Stress at work: Symptoms, causes and how to beat it [Infographic]

stress at work infographic via shepherds friendly society

According to research, someone is made ill by stress at work every two minutes. With the average person spending 90,000 hours at work over their lifetime, it is important we find ways to beat workplace stress in order to lead happier and more fulfilling lives.

The Health and Safety Executive (HSE) claimed that in 2015/16, 488,000 people in the UK reported work-related stress at a level they believed was making them ill. This accounted for 37% of all work related ill health cases!

It is evident that workplace stress is something that needs to be tackled across the country. So what are the symptoms, most common causes, and things you can do to beat workplace stress? You can find out in our infographic below:

[Note to managers: We are sure you are a supportive manager but some employees may not know how to handle stress at work and may not feel like they can speak up. Send this infographic to your employees so they never suffer in silence and to help with your team morale!]

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 Stress in the workplace: Symptoms, causes and how to beat it [Text Version]

According to research [1], someone in Britain is made ill by stress at work every two minutes.

53.2% of workers report that stress is an issue in their current workplace.

61.9% believe that their employer looks down on workers who get stressed.

57.4% think that their manager does NOT offer support to help them manage stress at work.

Discover if you are suffering from stress, what the major stressors are in the workplace and what you can do to beat it.

Symptoms of work stress and anxiety include:

Physical symptoms: Psychological symptoms: Behavioural symptoms:
  • Fatigue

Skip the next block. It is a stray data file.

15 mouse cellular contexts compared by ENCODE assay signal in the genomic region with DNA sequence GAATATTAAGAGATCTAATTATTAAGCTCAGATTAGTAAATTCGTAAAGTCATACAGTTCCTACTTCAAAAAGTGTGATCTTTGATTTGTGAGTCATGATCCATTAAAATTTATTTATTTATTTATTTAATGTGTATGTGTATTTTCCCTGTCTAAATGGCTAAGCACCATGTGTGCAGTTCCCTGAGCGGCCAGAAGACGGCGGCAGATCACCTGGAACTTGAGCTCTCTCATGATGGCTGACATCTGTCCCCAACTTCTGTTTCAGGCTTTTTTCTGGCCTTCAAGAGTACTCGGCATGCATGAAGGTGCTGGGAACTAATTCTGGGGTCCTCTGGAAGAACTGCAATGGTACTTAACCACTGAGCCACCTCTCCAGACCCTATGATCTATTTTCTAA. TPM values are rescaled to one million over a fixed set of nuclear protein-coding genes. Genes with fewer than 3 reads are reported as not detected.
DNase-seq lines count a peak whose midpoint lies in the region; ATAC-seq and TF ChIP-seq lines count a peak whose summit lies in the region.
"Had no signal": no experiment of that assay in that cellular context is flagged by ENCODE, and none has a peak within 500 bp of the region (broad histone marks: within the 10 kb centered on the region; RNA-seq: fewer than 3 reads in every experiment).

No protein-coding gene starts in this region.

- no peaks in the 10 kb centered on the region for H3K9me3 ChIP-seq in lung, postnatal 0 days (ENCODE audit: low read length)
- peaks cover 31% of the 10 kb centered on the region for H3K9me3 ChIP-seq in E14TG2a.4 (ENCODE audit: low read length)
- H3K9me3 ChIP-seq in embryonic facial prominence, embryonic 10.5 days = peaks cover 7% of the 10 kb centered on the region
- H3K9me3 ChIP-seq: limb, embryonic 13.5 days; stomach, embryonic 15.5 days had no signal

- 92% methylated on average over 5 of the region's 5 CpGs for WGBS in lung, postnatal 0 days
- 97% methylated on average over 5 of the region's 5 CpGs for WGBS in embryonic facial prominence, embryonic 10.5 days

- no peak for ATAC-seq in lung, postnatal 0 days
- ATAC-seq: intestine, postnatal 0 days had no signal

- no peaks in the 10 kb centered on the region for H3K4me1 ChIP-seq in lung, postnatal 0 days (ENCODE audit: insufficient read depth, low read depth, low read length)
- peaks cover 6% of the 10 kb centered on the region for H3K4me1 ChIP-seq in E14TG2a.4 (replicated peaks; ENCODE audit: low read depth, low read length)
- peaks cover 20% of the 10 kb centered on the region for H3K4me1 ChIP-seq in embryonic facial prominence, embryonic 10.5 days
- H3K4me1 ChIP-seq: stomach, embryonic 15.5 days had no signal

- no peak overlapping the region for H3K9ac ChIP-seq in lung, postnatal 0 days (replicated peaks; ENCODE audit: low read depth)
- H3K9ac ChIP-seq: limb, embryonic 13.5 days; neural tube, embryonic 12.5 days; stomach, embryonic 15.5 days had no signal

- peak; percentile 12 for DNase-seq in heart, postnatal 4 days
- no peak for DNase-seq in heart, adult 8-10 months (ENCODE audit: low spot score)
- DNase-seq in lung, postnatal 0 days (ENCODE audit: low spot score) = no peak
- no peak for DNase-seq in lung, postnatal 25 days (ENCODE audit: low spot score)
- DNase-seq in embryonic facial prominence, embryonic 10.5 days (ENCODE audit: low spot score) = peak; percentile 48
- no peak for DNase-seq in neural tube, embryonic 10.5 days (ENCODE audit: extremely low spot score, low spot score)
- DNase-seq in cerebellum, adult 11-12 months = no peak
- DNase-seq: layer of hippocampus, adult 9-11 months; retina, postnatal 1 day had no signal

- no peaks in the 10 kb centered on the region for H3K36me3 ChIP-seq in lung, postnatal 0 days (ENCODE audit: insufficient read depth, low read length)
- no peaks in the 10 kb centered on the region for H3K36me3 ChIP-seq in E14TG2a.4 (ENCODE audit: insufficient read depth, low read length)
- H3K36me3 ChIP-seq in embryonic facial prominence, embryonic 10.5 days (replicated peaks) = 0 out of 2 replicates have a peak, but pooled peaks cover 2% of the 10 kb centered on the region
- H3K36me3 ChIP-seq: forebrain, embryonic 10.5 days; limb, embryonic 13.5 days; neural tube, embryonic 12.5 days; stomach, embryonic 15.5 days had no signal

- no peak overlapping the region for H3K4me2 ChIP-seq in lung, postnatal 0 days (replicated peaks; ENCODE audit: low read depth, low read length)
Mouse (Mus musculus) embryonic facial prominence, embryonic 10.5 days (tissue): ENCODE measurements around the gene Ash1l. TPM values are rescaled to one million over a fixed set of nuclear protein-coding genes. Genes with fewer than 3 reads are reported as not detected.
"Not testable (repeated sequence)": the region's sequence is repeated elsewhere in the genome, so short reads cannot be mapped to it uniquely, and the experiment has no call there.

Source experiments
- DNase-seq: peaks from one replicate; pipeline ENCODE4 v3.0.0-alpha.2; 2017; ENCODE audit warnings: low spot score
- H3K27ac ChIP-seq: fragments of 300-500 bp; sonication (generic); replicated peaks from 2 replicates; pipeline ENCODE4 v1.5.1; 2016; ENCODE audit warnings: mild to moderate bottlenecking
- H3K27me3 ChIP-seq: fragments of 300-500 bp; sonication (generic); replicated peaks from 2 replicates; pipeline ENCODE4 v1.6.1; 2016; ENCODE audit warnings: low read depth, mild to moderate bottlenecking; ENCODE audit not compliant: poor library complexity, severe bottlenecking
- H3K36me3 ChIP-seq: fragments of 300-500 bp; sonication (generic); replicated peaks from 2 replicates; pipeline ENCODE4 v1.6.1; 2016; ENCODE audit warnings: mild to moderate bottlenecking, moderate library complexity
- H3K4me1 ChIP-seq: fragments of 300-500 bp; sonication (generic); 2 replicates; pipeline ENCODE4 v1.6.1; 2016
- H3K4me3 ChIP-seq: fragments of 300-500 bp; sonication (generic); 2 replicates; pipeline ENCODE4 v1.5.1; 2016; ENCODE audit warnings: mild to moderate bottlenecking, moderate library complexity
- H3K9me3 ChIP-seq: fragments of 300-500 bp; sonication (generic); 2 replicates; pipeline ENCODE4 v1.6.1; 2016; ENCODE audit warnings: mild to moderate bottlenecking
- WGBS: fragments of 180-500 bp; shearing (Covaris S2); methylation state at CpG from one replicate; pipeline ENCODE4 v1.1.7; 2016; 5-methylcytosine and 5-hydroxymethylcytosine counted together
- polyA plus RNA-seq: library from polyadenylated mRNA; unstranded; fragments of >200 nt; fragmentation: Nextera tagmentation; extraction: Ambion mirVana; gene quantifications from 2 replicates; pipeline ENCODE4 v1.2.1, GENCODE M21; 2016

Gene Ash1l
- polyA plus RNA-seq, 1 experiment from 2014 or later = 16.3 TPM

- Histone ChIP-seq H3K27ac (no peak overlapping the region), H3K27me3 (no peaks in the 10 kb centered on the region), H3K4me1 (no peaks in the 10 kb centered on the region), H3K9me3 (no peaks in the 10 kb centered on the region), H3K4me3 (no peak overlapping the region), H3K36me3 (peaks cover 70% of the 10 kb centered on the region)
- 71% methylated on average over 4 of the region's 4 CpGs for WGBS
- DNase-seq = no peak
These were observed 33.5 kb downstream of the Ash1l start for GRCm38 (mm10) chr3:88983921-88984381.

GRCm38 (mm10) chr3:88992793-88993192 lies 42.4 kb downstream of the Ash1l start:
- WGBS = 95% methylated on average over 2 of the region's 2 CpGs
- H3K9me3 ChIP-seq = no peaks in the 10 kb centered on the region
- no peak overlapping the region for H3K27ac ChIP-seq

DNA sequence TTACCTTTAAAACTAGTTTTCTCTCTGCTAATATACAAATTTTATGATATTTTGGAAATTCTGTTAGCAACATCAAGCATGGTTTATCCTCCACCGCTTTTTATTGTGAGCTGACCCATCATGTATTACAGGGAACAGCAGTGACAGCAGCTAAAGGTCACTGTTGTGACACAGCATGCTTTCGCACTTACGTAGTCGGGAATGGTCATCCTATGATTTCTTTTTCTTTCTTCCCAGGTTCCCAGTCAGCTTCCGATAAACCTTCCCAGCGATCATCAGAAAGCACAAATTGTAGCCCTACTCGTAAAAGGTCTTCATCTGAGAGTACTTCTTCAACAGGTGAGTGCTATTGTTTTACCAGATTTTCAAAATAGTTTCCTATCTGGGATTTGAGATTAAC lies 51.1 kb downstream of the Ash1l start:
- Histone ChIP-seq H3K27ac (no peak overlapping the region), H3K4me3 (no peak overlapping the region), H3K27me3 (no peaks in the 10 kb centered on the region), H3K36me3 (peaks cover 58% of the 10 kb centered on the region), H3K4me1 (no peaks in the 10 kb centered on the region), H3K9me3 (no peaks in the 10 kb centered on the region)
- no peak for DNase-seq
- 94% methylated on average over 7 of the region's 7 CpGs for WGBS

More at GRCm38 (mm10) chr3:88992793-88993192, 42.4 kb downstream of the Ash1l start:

• Depression
  • An increase in sick days or absenteeism
  • Muscular tension
  • Anxiety
  • Irritability
  • Headaches
  • Discouragement
  • A drop in work performance
  • Heart palpitations
  • Loneliness
  • Problems with interpersonal relationships
  • Insomnia
  • Pessimism
  • Impatience
  • Raised blood pressures
  • Lack of concentration
  • Disinterest

What causes stress at work?

  • Bad management (65.8%)
  • Heavy workloads (34.1%)
  • Low morale within the workplace (38.1%)
  • Long working hours (29.3%)
  • Unfriendly colleagues (35.7%)
  • Poor work/life balance (25.5%)

 

How to beat workplace stress

Start by reaching out
Talk your concerns over with your employer or HR manager. Having face-to-face conversations can often solve issues faster and can be an effective way of blowing off steam. It’s also more personal and makes it easier to convey emotion.

 Look for support at home
A strong network of supportive friends and family members is extremely important to managing stress in all areas of your life. The act of ‘talking it out’ and getting support and sympathy can help you to regain your sense of calm.

Review your diet
Your food choices can have a huge impact on how you feel during the work day. Eating small, frequent and healthy meals can help your body to maintain an even level of blood sugar, keeping your energy and focus up, and avoiding mood swings.

Get active
Try to incorporate more exercise into your working day. Physical activity produces endorphins — a chemical in the brain that acts as a natural painkiller — and also improves the ability to sleep, which in turn reduces

Take time to recharge
Get the full amount of sleep you need to feel your best. When you are tired, you are less patient and easily agitated which can increase stress.  Most adults need 7-8 hours of sleep per night.

Prioritise and organise
There are simple, practical steps you can take to regain control when your workload is causing you stress. These include: creating a balanced schedule, leaving earlier in the morning, avoiding over- committing yourself and always tackling high-priority tasks

Break bad habits
If you focus on the downside of every situation and interaction, you’ll find yourself drained of energy and motivation. Positive thinking helps with stress management and can even improve your health. Practice positive self talk, be open to humour and surround yourself with positive people.

Please note: All information within Your Resource Centre is correct at the time of publication, and we make every effort to keep content accurate. However sometimes information may be out of date. You should not rely on this information when making financial decisions as no financial advice has been given. The information reflects the view of the author and not that of Shepherds Friendly Society.

If you’re not sure what to do when making financial decisions then you should consult a financial adviser, who will likely charge for any advice that is given.

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